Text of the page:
Think like a sales or business development person. Take the list that you created in step 1 and jot some notes about the value proposition to each potential partner: syndicated content is free content, which your partners can use to drive traffic to their own websites. For instance, I re-published this blog post on Clarity.fm from a fellow founder, Austen Allred after seeing the article take off on Twitter and GrowthHackers.com. I reached out to him and asked permission to re-publish it. The Clarity team then promoted the piece through its email lists. The article generated thousands of pageviews to the Clarity blog, at zero cost.
Anticipate potential concerns and frequently asked questions. Syndication is a scary idea for most blog managers. Why? Many are worried that there will be detrimental impact to SEO. It’s important to address these concerns off the bat with the following information:
- Syndication won’t cause duplicate content issues if you cite the original source in a clear and visible way. Google’s algorithm is smart enough to process this information and won’t ding you (or your syndication partner) if you’re upfront about what you’re doing and publishing. If you both include a healthy mix of syndicated and original content, you’ll be fine. If you want to be especially careful on both fronts, you’ll want to ask your syndication partner to use rel=canonical tags. There’s a detailed guide, with how-tos and an explanation of benefits, that you can follow here.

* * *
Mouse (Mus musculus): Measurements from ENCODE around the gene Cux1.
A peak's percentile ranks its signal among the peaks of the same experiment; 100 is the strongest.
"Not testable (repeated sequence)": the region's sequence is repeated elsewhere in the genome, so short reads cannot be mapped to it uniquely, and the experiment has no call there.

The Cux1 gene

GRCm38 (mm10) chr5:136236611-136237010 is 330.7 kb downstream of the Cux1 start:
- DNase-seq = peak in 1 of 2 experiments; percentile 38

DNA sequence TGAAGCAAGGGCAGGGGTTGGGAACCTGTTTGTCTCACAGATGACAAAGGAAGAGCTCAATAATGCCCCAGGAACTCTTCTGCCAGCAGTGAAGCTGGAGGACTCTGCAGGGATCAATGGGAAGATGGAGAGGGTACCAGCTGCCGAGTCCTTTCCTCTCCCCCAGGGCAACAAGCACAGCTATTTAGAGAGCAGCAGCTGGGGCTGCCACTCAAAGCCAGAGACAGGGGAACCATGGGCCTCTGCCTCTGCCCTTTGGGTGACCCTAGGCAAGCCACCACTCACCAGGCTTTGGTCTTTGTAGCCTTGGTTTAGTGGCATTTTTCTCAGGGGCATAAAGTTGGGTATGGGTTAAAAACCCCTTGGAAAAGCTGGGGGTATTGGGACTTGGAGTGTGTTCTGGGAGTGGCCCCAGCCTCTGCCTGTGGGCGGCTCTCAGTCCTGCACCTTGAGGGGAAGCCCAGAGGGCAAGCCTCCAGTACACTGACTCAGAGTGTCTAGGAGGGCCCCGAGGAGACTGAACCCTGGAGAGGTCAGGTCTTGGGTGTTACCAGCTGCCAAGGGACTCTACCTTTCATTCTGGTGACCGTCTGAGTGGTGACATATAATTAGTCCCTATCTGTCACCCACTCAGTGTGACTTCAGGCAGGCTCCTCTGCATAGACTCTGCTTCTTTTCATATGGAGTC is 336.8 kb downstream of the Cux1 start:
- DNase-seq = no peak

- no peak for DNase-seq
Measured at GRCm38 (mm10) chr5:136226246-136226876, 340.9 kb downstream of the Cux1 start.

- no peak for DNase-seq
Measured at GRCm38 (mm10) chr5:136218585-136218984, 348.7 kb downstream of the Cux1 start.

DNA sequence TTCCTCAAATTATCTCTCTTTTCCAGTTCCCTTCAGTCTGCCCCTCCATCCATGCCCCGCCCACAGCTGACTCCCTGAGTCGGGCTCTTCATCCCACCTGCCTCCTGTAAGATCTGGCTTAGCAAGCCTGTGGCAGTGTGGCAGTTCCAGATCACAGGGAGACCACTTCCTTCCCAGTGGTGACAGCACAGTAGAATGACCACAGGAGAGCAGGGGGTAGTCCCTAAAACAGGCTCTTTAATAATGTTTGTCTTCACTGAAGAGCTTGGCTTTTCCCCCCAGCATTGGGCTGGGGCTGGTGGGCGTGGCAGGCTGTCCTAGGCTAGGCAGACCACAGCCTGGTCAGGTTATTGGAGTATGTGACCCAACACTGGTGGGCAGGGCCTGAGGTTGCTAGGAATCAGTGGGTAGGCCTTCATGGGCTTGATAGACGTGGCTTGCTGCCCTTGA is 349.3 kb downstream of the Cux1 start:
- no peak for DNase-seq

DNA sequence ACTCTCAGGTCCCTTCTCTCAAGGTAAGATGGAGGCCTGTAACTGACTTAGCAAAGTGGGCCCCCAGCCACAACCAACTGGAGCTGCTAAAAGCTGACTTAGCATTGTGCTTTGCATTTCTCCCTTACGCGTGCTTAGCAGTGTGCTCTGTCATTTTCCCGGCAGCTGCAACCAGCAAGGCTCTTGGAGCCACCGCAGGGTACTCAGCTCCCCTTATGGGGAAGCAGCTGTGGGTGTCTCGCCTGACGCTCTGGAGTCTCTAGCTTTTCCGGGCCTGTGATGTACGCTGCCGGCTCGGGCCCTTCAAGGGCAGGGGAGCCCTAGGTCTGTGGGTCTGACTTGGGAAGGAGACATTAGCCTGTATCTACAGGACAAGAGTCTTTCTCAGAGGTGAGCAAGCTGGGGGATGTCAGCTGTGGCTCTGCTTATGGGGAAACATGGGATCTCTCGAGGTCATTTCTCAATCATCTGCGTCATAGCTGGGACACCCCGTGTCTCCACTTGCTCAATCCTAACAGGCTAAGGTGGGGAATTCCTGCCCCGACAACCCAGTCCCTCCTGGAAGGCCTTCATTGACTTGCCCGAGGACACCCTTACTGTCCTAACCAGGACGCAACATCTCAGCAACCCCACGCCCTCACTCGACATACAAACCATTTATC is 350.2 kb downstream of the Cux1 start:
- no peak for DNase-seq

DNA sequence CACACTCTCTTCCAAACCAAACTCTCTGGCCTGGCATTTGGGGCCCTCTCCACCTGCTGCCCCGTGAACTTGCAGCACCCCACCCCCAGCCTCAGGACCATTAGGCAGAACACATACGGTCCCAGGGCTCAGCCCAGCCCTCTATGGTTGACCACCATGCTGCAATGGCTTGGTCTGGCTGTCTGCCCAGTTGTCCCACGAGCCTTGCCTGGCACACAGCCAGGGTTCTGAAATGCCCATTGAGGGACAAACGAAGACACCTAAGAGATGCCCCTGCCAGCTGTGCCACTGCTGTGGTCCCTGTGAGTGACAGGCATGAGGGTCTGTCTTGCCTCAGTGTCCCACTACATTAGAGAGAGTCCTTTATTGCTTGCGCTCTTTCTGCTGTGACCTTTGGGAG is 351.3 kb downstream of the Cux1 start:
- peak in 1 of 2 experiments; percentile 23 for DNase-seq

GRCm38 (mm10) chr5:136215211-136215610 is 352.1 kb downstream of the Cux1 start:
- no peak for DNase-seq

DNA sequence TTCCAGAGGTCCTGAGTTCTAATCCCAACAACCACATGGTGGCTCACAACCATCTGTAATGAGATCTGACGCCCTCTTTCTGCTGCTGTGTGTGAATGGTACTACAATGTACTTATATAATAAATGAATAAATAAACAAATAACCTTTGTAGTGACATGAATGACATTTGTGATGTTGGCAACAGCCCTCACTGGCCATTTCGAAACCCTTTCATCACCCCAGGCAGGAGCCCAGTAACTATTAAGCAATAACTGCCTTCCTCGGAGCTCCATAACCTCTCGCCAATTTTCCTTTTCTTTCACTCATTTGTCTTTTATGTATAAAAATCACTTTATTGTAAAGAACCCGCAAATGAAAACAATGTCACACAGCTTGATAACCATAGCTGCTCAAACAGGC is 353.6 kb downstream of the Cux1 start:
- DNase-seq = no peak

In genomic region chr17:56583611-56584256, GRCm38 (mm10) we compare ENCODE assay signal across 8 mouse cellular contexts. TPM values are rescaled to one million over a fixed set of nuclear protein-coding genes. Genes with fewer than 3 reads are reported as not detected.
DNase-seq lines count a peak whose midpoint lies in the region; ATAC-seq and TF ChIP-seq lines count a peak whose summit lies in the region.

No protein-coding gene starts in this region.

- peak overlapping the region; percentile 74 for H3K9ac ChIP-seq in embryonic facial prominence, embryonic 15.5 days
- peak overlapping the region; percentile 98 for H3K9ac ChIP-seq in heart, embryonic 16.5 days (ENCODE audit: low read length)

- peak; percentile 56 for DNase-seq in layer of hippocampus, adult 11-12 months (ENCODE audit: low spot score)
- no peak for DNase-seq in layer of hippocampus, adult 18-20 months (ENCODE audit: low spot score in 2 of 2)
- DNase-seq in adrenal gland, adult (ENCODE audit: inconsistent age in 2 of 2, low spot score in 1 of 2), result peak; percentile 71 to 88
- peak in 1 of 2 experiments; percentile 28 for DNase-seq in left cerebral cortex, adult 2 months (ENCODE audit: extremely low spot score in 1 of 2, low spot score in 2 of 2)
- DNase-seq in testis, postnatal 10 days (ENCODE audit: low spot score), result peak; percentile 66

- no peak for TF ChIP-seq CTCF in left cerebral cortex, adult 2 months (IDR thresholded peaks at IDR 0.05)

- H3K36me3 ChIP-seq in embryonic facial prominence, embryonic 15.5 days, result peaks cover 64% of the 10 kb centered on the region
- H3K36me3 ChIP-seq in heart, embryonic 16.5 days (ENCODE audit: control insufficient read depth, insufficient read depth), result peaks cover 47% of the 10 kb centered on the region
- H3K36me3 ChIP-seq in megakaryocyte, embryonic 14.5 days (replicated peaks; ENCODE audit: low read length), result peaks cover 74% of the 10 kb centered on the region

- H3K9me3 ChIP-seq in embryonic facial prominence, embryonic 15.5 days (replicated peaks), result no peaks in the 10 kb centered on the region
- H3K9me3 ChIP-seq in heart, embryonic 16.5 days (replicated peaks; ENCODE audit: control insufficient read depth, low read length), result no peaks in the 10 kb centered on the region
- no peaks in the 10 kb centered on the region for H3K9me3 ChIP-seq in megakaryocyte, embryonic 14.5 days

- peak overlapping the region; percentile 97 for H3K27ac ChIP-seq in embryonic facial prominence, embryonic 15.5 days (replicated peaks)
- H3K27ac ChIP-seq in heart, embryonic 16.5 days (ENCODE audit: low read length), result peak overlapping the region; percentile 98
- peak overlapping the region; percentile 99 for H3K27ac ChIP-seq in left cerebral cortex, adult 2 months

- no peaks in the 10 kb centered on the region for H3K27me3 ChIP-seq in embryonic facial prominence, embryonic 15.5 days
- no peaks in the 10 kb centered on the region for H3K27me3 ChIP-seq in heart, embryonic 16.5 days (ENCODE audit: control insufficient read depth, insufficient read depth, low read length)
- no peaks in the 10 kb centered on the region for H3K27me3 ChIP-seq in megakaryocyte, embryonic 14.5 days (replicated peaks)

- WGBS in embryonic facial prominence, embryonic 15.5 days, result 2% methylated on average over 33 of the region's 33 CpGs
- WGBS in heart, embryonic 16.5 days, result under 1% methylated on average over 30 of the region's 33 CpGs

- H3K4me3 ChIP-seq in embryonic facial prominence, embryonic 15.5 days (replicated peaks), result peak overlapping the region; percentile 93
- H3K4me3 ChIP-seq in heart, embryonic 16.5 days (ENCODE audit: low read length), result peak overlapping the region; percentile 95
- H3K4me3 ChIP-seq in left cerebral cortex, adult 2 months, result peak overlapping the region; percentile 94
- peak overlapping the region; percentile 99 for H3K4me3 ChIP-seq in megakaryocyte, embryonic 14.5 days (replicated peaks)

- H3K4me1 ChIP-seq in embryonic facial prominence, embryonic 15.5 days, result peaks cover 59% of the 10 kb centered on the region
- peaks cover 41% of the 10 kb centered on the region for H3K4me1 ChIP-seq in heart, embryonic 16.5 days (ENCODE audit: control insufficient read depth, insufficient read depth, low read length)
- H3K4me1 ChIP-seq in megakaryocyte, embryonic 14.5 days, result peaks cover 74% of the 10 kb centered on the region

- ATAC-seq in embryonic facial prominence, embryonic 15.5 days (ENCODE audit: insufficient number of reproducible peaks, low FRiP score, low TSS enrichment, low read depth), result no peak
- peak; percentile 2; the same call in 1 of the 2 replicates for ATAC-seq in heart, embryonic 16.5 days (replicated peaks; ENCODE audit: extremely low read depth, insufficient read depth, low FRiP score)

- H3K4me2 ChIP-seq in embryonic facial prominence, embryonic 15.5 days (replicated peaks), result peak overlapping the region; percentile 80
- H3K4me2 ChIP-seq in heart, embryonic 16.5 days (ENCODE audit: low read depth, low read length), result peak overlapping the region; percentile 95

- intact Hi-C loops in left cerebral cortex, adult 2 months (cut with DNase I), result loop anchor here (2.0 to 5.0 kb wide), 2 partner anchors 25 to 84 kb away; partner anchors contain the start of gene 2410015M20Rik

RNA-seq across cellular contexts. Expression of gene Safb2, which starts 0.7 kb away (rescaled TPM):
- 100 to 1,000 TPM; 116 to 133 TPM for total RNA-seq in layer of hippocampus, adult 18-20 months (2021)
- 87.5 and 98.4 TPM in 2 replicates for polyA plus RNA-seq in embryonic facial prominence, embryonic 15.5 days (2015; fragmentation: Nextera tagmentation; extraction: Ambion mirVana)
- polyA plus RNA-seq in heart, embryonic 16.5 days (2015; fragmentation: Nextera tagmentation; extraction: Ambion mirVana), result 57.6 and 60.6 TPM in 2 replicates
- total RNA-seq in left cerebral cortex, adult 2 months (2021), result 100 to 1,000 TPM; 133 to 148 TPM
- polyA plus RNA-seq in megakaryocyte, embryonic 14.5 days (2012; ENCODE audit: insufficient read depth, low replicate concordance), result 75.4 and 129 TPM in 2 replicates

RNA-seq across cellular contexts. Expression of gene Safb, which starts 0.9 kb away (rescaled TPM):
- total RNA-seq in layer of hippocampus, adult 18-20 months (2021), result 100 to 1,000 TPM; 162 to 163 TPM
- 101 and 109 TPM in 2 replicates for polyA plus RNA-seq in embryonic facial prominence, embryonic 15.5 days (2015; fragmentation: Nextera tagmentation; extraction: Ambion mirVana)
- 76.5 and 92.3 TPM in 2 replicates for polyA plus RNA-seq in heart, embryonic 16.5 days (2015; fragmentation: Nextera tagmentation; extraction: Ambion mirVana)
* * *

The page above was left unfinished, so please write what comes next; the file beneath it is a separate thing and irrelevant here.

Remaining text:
- There are often more benefits than drawbacks. When it comes to digital marketing, SEO is only part of the equation. Syndication is a source for driving incremental traffic, for you and your syndication partner. That being said, you and your partner will need to assess marketing tradeoffs, for each piece, on a case by case basis.
Know who you need to pitch and figure out how to reach them. This step is crucial. As you’re well-aware, editors at media companies are slammed with requests, all day every day. The cold-pitching process can be brutal: whenever possible, try to get a 2nd-level introduction from a trusted colleague or shared connection who knows you well and can vouch for your skills. You’ll also want to be very clear about who you’re ultimately trying to reach. For instance, many media companies have contributors editors who are responsible for overseeing guest submissions. Find this person, and figure out a way to pitch them in a meaningful and compelling way.